Winona and George start bickering about five minutes after that, which makes things a great deal harder. Winona knows she's being childish but she just can't help herself. Every time she thinks she's going to be able to have the last word, George comes back with something else. And so it continues for several hours, the fight growing increasingly petty.
"I don't understand why you're being such an asshole," Winona says, stomping ahead in the snow. The terrain is uneven enough that she doesn't want to take her eyes off it for a second, even to turn around and flip George the bird.
"Me? I'm not the one who always has to be right. You're not in charge here."
"Someone has to be! If it was up to you we'd still be sitting in that cave with our thumbs up our asses."
"Being cautious isn't a bad thing, Butler. We're marching into enemy territory with no idea of what we're going to face."
"So we have to improvise." Winona decides to chance it and flicks a glare over her shoulder at him. "It wouldn't be the first time a member of Starfleet has had to do something risky to save another member of Starfleet."
"Is that a dig at me? You can't handle knowing that I never needed you to step in and take over. There's a reason my grades are better than yours."
"I wish you would stop fighting," Haf says.
"Ohhh, so now you'd prefer it if we'd just left you unconscious in the snow. And they are not better. You know full damn well that I'm—"
"Shut up!" Haf barks.
Winona and George stop dead in their tracks and turn back to stare at her. Haf has never been the kind of person to raise her voice.
"You," she says to Winona, "need to get over your weird thing about Kirk, whatever caused it. Maybe you're better than he is, maybe he's better than you. I don't know. And I don't even really know you," she says to George, "but you can stop it as well. You're not the only people here, you know. If you can't talk to each other politely then please don't talk to each other at all."
Chastised, Winona and George look anywhere but at each other. The rest of the day is spent in complete silence. The only time anyone talks is to warn someone else about a potential hazard or to ask for something from one of the packs. Winona thinks it might be even more awkward than the arguing.
They walk until long after dark and are about to give up on finding any kind of cave for the night when one finally turns up. It's much, much smaller than the first cave, barely large enough for three people. They're crammed in so tightly that Winona can feel George's breath on her neck.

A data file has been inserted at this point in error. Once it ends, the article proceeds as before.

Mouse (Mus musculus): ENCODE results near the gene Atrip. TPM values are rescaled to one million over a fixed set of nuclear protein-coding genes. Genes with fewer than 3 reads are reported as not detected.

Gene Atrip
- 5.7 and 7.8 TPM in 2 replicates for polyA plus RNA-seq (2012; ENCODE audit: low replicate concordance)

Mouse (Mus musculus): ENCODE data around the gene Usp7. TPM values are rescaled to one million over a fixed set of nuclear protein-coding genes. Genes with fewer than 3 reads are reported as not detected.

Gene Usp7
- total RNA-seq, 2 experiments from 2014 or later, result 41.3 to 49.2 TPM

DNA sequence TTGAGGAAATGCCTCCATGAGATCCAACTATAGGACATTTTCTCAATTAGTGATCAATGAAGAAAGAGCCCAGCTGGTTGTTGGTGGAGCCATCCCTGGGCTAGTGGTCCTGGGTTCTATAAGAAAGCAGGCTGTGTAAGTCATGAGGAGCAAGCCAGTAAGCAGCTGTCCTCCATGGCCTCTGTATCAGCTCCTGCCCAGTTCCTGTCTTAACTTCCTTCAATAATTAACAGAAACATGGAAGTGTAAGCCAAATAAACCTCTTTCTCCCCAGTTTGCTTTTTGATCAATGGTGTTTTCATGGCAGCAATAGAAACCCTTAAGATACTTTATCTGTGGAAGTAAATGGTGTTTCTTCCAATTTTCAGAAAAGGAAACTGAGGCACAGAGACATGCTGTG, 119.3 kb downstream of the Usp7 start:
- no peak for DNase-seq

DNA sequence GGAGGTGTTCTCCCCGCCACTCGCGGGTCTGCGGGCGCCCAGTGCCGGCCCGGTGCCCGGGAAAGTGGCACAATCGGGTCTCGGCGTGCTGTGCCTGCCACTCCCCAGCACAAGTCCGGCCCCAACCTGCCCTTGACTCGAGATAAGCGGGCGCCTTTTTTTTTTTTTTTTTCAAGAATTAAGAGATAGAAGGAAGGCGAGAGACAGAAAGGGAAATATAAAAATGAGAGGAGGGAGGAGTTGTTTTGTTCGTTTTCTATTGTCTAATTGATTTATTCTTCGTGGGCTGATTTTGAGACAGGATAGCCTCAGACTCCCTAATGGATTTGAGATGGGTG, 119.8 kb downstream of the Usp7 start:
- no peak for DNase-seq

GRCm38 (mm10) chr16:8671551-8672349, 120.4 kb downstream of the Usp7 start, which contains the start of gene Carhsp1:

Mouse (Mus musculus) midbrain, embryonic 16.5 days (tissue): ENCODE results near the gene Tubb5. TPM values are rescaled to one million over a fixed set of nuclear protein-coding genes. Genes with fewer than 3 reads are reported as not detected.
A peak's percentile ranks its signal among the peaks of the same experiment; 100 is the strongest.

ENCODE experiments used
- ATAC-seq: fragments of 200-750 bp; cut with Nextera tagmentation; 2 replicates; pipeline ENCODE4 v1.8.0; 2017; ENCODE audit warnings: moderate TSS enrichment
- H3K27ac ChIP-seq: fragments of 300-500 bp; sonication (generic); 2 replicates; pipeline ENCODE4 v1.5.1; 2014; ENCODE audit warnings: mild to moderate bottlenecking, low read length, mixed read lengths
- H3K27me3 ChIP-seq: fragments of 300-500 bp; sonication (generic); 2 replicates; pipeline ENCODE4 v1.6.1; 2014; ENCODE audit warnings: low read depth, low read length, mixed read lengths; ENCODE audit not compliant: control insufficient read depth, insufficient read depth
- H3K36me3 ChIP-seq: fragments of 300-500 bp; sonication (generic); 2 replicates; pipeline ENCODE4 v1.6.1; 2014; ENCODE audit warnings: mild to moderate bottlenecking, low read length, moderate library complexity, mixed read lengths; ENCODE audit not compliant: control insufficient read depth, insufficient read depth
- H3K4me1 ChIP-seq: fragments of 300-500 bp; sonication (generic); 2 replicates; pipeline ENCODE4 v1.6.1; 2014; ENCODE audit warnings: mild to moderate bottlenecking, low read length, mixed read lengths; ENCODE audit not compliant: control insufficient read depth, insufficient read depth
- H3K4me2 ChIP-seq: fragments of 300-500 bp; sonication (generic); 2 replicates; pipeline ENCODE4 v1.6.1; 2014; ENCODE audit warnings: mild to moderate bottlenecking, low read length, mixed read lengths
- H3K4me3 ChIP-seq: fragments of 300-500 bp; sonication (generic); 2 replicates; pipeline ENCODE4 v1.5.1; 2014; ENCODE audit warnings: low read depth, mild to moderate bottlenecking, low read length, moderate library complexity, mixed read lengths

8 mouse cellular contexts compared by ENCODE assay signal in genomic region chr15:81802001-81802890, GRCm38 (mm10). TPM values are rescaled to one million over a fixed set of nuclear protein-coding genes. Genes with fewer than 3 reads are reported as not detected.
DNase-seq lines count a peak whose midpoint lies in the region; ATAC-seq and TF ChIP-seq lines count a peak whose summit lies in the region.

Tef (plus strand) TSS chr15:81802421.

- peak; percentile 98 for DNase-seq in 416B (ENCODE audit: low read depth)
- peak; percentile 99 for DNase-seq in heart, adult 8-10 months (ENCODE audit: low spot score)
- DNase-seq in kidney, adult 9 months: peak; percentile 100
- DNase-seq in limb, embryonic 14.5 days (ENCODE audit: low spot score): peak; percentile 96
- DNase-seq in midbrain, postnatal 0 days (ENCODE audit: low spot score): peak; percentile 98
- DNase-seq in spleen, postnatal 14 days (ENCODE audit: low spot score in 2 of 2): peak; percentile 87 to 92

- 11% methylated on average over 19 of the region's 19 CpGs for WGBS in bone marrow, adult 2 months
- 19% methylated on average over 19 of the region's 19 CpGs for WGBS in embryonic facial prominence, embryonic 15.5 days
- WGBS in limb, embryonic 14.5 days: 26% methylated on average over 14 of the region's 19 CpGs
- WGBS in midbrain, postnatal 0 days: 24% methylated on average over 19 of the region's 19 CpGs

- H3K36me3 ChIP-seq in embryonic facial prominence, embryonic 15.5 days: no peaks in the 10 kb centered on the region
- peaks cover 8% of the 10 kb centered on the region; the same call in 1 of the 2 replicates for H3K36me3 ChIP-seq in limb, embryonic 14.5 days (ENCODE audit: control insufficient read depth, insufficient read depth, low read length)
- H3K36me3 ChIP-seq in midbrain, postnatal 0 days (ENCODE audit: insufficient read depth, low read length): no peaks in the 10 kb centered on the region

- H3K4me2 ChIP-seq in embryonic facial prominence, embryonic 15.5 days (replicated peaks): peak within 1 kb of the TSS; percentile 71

"Someone else can take first watch," Haf says, then closes her eyes and promptly falls asleep.
"You should probably apologise to her when she wakes up," George says quietly.
Winona is about to snap back at him that she knows when something makes her hold back.
"What?" he asks. It's not like he could miss her hesitation; their faces are all of fifteen centimetres apart.
"Just because we knew each other in Riverside doesn't mean you get to treat me like a stupid little girl," she says. Winona wants to cross her arms but there isn't room. "I'm a better engineer than you'll ever be."
"I don't treat you any differently because we knew each other before we came to the academy," George says, looking puzzled. "You're the one who started the one-upmanship thing."
"Why would I do that? It was definitely you." She purses her lips. "I bet you can't even remember what I supposedly did to start it."
"Can you remember what I supposedly did?" George asks after a pause.
"No. But something must have started it." The thing is, Winona can't really concentrate with George so close to her and his hot breath tickling her skin. She's sure George is to blame for everything. She has no idea what he did, but it's definitely not a misunderstanding. It can't be.
"Do you think it's a misunderst—"
George looks away, which is a great relief. "I can take the first watch if you want to get some sleep," he says to the wall.
"I'm not really tired," Winona says. "I'll do it."
"Well, I slept for most of yesterday," he says.
Winona laughs before she can stop herself. "That wasn't funny," she says quickly.
"No, it wasn't," George agrees. She can't see his face but she can hear that he's smiling.
"Maybe I will go to sleep after all," Winona says. She doesn't want to have to think about what just happened.
If Haf notices that the mood is considerably lighter the next day, she doesn't say anything. She makes sure that everyone eats some of the hateful protein nibs and then, after checking the tracker on Winona's PADD, they set out again.
A day and a half later, they reach the base.
"You don't need to say it, Garcia. They're here, aren't they?"
"Yes, sir. What are your orders?"
"Observe them to begin with. If they come close to getting inside, find me immediately. I'll deal with them myself. After all they've been through, they deserve that much."
The compound they find is a sprawling single-storey building. There are a lot of footprints in the snow outside it; clearly, a large number of people were taken inside recently. Winona is more relieved than she wants to admit. She was beginning to worry that the man she stunned and the cadets went to completely different places after they escaped.
"This looks like the place," George says. He sounds impressed, much to Winona's satisfaction.
Haf, whose large eyes afford her better eyesight than either of the two humans, goes to scout around the base. They're all nervous now and none of them wants something preventable to go wrong.
"I can see five guards," she reports back, some time later. "Two of them have phaser rifles and the rest just have standard pistols. As far as I can tell from watching them, their patrols cross every thirty minutes or thereabouts, but they're out of sight of the other guards the rest of the time."
"Half an hour is more than long enough to take out two separate guards and get their phasers, then deal with the other three." Winona cracks her knuckles. "One each. Then we go inside. There's no way to tell where they're keeping the others and we don't have comms so we're going to have to stick together and move as quickly as we can."
Haf sketches a rough diagram of the building and the guards in the snow. "I think we should take out this guard first," she says, pointing to the one who patrols the southwest of the building. "Then this one will come around the corner expecting to meet him, and we can neutralise him as well."